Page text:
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Easy Ways to Exercise at Home or Work

Can fitting extra movement into your day really help you get fit?
By
WebMD Feature
Reviewed by Louise Chang, MD

You know you should do it: Get off the bus a stop or two early and walk the rest of the way to the office, or park your car at the far edge of the mall parking lot. But can this kind of everyday activity really be considered exercise? Can taking the stairs instead of the elevator really make you healthier and more fit?

"Absolutely," says exercise physiotherapist Geralyn Coopersmith, senior manager of the Equinox Fitness Training Institute in New York and the author of Fit and Female: The Perfect Fitness and Nutrition Game Plan for Your Unique Body Type.

"You can get in shape and reduce your risk of developing heart disease or type 2 diabetes with everyday activities such as taking the stairs, walking more, and lifting your children," she tells WebMD.

"Will it prepare you for a marathon? Probably not," she quips. "But will it keep from dropping dead of a heart attack? Quite possibly."

Exercise: Every Little Bit Helps

The good news is there are lots of simple ways to sneak some easy exercise into your daily routine at home or work, she says.

"We are such an all-or-nothing society, but at the end of the day you are better suited to spend five minutes walking in place then to say 'I can't train for the marathon, so I am not going to do anything,'" Coopersmith says.

"Nothing is a problem, something is good, and more is better up to a point," adds exercise physiologist Robyn Stuhr, executive vice president of the American Council on Exercise (ACE) in San Diego, Calif. "I think people hesitate when they think they have blown a big workout opportunity, but you don't always need to do a whole routine. Anything you can do to increase activity over the course of the day is good."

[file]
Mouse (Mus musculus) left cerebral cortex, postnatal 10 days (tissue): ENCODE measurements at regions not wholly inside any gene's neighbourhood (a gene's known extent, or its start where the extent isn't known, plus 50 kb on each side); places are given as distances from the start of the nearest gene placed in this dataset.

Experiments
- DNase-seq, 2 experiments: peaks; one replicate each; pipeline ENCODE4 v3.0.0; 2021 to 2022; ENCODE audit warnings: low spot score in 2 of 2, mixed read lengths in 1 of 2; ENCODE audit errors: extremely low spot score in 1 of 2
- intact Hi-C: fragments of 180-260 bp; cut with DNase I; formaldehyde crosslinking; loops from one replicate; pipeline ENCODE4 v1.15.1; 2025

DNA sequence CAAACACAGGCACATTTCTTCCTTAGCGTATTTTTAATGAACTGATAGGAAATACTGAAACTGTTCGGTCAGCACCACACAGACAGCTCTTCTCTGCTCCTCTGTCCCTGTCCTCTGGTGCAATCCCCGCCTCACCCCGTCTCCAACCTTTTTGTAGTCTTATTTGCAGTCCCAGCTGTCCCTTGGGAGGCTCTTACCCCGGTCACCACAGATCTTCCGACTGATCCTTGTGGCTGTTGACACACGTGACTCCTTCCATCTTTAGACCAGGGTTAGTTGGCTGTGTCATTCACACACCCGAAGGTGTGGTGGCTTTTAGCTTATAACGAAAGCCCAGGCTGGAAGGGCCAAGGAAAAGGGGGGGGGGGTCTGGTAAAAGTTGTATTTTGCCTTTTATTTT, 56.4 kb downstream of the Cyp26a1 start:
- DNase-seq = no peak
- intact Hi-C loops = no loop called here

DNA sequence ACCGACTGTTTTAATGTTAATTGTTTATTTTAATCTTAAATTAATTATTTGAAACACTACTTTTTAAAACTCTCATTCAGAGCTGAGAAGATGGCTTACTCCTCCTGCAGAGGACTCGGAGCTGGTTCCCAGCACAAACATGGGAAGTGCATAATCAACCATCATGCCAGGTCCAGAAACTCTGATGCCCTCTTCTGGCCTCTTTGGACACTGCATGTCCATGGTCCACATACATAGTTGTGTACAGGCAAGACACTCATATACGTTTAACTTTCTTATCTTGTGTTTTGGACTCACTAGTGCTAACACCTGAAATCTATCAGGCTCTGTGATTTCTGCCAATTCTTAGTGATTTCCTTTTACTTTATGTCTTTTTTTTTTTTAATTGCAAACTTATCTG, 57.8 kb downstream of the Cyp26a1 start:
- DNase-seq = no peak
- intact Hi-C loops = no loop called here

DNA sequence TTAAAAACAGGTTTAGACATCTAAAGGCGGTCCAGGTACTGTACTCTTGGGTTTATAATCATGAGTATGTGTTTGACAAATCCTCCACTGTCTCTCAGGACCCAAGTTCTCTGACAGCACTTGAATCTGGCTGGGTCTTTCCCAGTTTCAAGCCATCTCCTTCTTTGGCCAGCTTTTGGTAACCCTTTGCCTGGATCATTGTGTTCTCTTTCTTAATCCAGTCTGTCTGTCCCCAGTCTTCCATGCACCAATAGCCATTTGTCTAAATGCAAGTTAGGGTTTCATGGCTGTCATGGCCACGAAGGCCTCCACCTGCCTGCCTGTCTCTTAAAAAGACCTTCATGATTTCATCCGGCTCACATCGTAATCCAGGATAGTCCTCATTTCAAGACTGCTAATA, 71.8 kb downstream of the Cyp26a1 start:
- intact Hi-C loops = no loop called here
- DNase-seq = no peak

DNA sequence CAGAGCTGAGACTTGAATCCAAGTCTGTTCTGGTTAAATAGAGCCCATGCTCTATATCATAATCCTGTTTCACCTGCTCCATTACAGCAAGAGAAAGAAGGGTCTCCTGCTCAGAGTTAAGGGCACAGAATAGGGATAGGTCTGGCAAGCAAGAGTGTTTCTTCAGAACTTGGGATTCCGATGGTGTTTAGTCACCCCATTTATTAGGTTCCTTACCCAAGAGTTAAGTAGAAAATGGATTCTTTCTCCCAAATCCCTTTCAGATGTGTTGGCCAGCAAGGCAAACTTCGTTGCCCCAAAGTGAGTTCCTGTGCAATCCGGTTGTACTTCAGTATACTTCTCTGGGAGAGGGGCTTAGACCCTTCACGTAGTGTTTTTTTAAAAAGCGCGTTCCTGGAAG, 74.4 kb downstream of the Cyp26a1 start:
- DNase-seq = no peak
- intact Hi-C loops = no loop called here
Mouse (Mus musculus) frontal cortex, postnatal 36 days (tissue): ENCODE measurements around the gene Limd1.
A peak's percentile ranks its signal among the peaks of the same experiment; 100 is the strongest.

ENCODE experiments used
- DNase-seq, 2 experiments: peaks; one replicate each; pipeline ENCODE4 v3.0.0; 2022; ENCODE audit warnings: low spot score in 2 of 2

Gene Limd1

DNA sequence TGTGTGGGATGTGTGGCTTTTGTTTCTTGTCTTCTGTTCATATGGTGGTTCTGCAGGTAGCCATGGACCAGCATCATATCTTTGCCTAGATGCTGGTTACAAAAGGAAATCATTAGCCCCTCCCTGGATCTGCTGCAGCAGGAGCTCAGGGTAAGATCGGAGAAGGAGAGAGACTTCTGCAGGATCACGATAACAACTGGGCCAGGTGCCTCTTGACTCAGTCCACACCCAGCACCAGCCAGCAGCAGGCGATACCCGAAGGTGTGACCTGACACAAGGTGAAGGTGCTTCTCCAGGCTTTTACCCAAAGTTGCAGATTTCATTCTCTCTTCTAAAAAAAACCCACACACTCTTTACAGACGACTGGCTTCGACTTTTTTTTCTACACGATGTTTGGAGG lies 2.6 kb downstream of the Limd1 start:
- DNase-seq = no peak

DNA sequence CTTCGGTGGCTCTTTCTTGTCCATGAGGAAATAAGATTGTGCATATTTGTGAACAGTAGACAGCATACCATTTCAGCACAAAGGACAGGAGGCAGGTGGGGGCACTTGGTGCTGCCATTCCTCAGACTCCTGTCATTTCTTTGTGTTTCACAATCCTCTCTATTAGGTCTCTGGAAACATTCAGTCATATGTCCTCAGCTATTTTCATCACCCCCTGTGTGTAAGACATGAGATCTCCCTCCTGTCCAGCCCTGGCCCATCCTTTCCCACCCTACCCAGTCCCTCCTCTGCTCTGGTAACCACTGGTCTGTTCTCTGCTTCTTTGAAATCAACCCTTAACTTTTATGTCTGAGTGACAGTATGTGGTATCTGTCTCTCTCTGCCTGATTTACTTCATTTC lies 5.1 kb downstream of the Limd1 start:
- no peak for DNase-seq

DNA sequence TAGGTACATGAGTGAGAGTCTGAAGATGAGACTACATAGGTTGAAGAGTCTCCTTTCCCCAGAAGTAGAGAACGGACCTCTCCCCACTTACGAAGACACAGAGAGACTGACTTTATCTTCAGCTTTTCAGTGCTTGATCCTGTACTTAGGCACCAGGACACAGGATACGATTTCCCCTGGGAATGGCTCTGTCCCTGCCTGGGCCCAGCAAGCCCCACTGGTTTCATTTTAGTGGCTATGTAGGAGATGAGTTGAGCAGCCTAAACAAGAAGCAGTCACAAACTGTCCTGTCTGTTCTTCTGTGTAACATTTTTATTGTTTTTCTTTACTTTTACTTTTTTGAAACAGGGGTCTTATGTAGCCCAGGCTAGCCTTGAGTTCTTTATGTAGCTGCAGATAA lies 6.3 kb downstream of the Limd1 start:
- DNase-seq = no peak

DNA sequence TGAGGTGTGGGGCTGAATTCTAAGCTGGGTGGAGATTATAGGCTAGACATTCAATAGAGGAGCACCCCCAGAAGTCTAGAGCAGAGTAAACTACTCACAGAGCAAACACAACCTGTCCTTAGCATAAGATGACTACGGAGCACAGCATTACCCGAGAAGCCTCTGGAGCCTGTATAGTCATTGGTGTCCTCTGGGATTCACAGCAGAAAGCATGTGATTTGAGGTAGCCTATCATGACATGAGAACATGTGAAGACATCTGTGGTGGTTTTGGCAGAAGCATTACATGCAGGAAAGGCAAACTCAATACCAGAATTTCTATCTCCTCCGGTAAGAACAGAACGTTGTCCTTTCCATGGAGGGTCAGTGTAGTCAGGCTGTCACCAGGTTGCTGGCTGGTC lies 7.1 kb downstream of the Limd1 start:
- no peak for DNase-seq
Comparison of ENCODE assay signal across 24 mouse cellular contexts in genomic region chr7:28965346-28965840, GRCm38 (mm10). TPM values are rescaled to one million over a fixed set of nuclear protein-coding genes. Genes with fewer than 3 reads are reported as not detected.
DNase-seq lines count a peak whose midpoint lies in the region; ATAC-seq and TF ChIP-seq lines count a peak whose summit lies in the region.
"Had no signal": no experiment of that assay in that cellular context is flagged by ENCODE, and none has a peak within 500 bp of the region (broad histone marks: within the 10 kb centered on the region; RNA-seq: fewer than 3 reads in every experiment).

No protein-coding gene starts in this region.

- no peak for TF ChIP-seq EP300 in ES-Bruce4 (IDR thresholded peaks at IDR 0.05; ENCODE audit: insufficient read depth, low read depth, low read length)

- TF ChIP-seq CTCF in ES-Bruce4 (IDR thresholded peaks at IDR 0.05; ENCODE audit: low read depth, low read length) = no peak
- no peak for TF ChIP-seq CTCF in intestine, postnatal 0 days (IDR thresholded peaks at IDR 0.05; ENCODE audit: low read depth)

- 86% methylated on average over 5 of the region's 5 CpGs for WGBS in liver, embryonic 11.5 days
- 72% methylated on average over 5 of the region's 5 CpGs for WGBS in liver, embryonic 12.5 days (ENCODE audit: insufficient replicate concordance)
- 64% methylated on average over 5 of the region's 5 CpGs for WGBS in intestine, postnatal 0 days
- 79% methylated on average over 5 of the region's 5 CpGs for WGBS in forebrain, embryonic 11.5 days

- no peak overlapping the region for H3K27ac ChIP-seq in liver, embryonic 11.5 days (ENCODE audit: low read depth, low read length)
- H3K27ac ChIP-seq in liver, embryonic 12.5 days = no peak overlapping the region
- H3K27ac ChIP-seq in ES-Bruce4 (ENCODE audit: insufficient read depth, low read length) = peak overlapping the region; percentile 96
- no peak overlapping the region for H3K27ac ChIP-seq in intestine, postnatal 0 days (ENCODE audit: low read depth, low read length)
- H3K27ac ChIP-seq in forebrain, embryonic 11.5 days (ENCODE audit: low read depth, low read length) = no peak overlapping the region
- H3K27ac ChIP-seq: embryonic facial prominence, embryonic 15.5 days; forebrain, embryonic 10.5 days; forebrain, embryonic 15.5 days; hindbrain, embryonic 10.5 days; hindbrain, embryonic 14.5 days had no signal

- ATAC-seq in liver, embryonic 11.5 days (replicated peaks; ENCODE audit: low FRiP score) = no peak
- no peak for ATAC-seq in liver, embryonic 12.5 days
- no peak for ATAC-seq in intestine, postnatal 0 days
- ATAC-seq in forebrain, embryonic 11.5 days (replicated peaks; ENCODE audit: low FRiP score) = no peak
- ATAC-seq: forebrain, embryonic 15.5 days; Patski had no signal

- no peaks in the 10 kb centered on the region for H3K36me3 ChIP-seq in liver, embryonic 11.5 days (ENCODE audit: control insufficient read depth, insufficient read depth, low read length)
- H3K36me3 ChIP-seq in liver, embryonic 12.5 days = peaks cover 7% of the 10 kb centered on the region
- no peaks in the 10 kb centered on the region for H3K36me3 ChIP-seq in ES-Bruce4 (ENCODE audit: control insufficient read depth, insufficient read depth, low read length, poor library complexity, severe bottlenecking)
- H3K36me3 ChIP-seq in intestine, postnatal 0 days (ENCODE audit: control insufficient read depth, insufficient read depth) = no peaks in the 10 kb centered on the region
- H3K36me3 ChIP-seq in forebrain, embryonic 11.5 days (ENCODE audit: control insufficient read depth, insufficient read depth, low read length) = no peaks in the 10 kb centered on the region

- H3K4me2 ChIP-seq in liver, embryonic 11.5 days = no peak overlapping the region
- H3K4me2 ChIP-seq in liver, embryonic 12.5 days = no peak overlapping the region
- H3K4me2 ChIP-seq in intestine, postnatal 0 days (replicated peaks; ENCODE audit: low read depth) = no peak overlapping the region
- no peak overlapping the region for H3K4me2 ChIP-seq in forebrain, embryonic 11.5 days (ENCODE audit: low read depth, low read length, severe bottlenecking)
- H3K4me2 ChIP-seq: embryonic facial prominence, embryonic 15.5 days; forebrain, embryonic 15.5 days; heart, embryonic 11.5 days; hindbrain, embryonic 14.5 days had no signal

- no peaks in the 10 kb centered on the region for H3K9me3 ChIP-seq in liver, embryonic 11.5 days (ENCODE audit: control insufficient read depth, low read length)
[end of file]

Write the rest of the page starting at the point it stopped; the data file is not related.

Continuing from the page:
Define anything? "Just walking, as opposed to taking a car, is significant and can make a difference in your weight and heart health," Coopersmith says.

If you really want to burn some calories? Climbing the stairs is a great weight loss exercise. "You can't beat them," she says. "Take every other step so you are really working your legs more. This can really make it a challenging workout."

Another idea for getting some easy exercise at home? Instead of fast-forwarding through commercials while watching your favorite shows on TIVO, "do jumping jacks or march in place during the commercial break. This type of activity really starts to add up," she says.

Still, when possible, it's best to keep moving for at least 10 minutes at a time.

"The guidelines state that we should aim for 30 minutes of moderately intense activity on five or more days of the week or vigorous activity for at least 20 minutes on three or more days of the week," says Ruth Ann Carpenter, MS, RD, LD, director of dissemination at The Cooper Institute in Dallas and author of Active Living Every Day. This can be done in 10 minute bouts, she adds.

"That's not to say a five-minute walk in the parking lot isn't going to help, but research suggests that a sustained 10-minute bout is needed," she says.

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